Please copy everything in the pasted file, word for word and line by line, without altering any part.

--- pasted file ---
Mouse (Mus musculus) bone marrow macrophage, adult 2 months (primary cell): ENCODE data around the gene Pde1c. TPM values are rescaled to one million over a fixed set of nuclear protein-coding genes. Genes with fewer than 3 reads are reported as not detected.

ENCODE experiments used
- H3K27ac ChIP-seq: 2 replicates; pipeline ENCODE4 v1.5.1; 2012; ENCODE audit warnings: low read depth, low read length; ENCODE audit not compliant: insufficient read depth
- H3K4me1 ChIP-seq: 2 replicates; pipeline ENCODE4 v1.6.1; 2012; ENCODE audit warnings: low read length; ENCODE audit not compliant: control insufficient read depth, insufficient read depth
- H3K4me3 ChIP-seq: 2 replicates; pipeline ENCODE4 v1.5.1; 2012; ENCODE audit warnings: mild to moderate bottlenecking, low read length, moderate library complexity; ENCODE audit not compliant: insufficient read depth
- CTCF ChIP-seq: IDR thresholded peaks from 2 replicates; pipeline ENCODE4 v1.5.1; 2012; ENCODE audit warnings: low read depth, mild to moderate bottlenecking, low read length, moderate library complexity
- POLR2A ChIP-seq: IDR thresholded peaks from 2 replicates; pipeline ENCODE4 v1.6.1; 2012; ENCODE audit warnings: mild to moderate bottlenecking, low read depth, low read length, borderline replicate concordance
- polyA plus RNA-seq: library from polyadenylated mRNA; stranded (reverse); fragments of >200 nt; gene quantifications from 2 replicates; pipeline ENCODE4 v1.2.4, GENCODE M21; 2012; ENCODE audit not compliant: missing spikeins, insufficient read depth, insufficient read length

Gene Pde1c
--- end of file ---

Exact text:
Mouse (Mus musculus) bone marrow macrophage, adult 2 months (primary cell): ENCODE data around the gene Pde1c. TPM values are rescaled to one million over a fixed set of nuclear protein-coding genes. Genes with fewer than 3 reads are reported as not detected.

ENCODE experiments used
- H3K27ac ChIP-seq: 2 replicates; pipeline ENCODE4 v1.5.1; 2012; ENCODE audit warnings: low read depth, low read length; ENCODE audit not compliant: insufficient read depth
- H3K4me1 ChIP-seq: 2 replicates; pipeline ENCODE4 v1.6.1; 2012; ENCODE audit warnings: low read length; ENCODE audit not compliant: control insufficient read depth, insufficient read depth
- H3K4me3 ChIP-seq: 2 replicates; pipeline ENCODE4 v1.5.1; 2012; ENCODE audit warnings: mild to moderate bottlenecking, low read length, moderate library complexity; ENCODE audit not compliant: insufficient read depth
- CTCF ChIP-seq: IDR thresholded peaks from 2 replicates; pipeline ENCODE4 v1.5.1; 2012; ENCODE audit warnings: low read depth, mild to moderate bottlenecking, low read length, moderate library complexity
- POLR2A ChIP-seq: IDR thresholded peaks from 2 replicates; pipeline ENCODE4 v1.6.1; 2012; ENCODE audit warnings: mild to moderate bottlenecking, low read depth, low read length, borderline replicate concordance
- polyA plus RNA-seq: library from polyadenylated mRNA; stranded (reverse); fragments of >200 nt; gene quantifications from 2 replicates; pipeline ENCODE4 v1.2.4, GENCODE M21; 2012; ENCODE audit not compliant: missing spikeins, insufficient read depth, insufficient read length

Gene Pde1c